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Beware of cyber Osama!

Last updated on: May 4, 2011 09:03 IST

Beware of cyber Osama!

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Vicky Nanjappa

Osama Bin Laden's terror still looms large, even after his death. Now he seems to be creating a problem on the internet. According to Abhijit Limaye, Director, Development, Symantec, cyber criminals look to make a killing by leveraging the big news through spam, phishing and social engineering tactics.

More than a day after Osama was killed the world is still abuzz with how the dreaded terrorist was brought down. The first spam using news of Osama's death was seen in the wild within three hours of the event.

Thanks to the internet and the popularity of social networking and microblogging websites, the news spread like wildfire. But with the world turning to the internet for more details, cyber criminals are out there to make a killing too.

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Image: A TV grab showing Osama bin Laden
Photographs: Reuters
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No, don't click on that link!

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Large businesses are exposed to serious security risks, given the increasing consumerisation of information technology and growth in employee use of social networking websites, webmail, and popularity of peer-to-peer file sharing networks and programs.

Currently Symantec's probes are receiving multiple malicious spam samples in Portuguese, French and Spanish languages. The links in these spam dumps a 'downloader' software on the victim's machine, which in turn downloads the actual malware.

Further analysis of these attacks show that most of the attacks have originated from Brazil, Europe and the United States. Phishing attacks usually target big brands.

The email contains link to the photos and uncensored videos and directs uses to phishing site. The site shows an auto-loading video of Osama, and asks the user to click on the link to download the complete video.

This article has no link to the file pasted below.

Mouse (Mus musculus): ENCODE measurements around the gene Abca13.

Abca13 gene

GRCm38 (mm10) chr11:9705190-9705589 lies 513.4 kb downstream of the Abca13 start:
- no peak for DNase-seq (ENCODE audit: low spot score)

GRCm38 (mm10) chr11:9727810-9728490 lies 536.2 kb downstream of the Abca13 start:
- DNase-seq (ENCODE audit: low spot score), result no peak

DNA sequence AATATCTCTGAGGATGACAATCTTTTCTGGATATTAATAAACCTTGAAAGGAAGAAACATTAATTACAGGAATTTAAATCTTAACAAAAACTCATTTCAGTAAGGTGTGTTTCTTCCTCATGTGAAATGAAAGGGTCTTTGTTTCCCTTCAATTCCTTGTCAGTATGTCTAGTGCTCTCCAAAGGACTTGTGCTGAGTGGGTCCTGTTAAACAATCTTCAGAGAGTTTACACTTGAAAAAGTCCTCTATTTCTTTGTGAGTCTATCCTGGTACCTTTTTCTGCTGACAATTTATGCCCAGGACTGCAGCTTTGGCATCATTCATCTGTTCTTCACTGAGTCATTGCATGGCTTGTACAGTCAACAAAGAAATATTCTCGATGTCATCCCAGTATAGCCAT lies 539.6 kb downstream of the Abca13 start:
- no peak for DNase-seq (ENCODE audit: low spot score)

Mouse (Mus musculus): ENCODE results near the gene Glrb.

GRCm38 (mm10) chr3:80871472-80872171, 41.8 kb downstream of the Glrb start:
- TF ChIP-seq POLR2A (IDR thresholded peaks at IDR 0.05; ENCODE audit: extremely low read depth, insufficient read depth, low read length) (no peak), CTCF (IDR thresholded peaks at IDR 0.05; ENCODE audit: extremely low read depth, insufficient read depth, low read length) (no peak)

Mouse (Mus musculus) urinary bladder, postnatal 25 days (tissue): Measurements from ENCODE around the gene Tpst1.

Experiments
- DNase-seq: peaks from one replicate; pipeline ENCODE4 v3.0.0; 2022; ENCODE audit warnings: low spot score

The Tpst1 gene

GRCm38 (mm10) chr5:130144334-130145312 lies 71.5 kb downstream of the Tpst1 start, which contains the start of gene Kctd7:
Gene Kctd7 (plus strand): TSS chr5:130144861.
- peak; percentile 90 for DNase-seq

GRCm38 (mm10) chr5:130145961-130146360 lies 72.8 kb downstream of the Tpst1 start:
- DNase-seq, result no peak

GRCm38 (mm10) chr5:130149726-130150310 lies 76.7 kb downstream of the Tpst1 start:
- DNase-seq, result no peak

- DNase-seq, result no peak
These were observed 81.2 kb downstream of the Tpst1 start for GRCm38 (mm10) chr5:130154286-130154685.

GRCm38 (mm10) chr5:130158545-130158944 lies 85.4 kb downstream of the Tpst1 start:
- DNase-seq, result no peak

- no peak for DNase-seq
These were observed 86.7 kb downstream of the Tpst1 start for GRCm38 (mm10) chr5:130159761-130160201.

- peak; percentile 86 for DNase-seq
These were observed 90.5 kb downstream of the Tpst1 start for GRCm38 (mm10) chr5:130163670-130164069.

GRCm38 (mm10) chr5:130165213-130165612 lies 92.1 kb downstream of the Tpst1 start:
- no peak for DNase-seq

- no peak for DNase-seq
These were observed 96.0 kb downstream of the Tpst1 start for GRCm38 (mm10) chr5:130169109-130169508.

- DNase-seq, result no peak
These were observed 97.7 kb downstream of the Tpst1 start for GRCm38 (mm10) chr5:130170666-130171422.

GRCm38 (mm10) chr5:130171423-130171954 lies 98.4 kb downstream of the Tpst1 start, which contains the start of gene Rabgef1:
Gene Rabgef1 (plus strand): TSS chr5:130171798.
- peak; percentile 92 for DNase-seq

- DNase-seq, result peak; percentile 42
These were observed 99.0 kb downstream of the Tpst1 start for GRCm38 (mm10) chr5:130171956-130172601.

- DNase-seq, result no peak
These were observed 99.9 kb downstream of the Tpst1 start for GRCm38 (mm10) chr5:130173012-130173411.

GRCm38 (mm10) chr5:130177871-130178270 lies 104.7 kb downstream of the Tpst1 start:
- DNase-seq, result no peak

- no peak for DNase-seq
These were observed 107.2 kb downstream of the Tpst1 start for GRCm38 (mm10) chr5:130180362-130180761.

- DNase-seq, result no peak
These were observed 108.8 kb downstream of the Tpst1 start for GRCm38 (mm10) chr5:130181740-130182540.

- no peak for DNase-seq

Clicking on that link downloads an .exe file (which is actually the downloader, a malicious software program that download content from the web without the users permission). Symantec cautions users against opening any shortened links on microblogging and social networking sites.

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Image: A screengrab showing a phishing website

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Don't fall for a little sensationalism

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These are very commonly used by cyber criminals to fool users into believing they are visiting a legitimate link. The Internet Security Threat Report XVI states that 65 per cent of malicious links on social networking sites made use of a URL shortening service. Of these URLs, 73 per cent were clicked 11 times or more, with 33 per cent receiving between 11 and 50 clicks.

As far back as 2004, it was observed that the "Osama Hanged Hoax", an email that informs the receiver about Osama being hung. Some versions of the email also contain a link to the website that hosts malware, infecting the visitor's computer.

These messages have resurfaced every time there was some Osama-related news.

Sensational news items such as Osama's death provide cyber criminals with the perfect opportunity to make money -- a large audience is interested in this news -- making them vulnerable to engineered tricks where they are duped into clicking on malicious links or giving away private information.

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Image: Graphic for representation

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Your credit card could be on sale for Rs 5!

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This information can then be used to launch additional attacks, or stealing sensitive bank accounts or credit card details. What's worse, these criminals are buying and selling the information stolen in this fashion on the online underground markets.

According to the latest Internet Security Threat Report XVI, Symantec observed credit card data sold for as little as Rs 5! Indians need to be particularly careful, since 54 per cent of Indian internet users access social networking sites and 52 percent use the web to look for information through search engines, according to industry reports.

With India ranking second globally for malicious code, it is evident that Osama will continue to be a danger even after his death, at least online.

Image: Graphic for representation

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